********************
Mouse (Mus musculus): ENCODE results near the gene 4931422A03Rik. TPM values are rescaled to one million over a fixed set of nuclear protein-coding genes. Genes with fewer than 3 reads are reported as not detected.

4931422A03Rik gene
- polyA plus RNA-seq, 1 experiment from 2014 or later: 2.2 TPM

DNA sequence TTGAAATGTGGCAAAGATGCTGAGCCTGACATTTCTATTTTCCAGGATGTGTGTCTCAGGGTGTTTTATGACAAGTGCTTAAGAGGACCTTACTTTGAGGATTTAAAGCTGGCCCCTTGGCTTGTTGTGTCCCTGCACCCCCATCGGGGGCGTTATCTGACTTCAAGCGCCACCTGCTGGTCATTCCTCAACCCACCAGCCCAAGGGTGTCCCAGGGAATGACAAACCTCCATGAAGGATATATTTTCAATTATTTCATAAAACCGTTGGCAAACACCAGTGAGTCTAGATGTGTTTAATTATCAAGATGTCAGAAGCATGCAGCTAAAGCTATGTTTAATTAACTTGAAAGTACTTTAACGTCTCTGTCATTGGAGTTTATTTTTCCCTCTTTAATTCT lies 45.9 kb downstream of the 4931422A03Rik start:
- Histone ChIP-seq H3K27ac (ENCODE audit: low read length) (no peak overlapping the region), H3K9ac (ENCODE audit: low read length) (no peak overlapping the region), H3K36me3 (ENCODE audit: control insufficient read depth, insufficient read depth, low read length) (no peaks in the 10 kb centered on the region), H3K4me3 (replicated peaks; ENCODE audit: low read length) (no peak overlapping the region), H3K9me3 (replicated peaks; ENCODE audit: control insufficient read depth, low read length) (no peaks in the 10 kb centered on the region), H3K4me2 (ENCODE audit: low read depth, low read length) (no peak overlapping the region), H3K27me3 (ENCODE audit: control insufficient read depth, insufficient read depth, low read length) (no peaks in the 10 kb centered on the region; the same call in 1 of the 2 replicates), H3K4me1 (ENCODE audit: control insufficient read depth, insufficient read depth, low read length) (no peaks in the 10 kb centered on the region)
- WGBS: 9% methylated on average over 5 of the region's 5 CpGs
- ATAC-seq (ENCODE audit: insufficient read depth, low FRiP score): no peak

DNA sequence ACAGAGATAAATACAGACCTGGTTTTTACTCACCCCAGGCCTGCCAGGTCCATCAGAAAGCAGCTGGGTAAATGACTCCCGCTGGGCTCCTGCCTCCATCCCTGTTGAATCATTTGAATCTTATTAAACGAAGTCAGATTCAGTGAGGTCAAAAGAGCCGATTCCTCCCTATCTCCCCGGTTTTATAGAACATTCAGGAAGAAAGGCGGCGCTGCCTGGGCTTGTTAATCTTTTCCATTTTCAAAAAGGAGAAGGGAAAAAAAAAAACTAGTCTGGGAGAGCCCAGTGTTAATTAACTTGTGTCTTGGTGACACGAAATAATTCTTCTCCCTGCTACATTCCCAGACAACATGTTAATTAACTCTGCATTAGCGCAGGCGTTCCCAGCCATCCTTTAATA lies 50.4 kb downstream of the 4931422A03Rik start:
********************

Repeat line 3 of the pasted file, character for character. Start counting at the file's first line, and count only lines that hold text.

- polyA plus RNA-seq, 1 experiment from 2014 or later: 2.2 TPM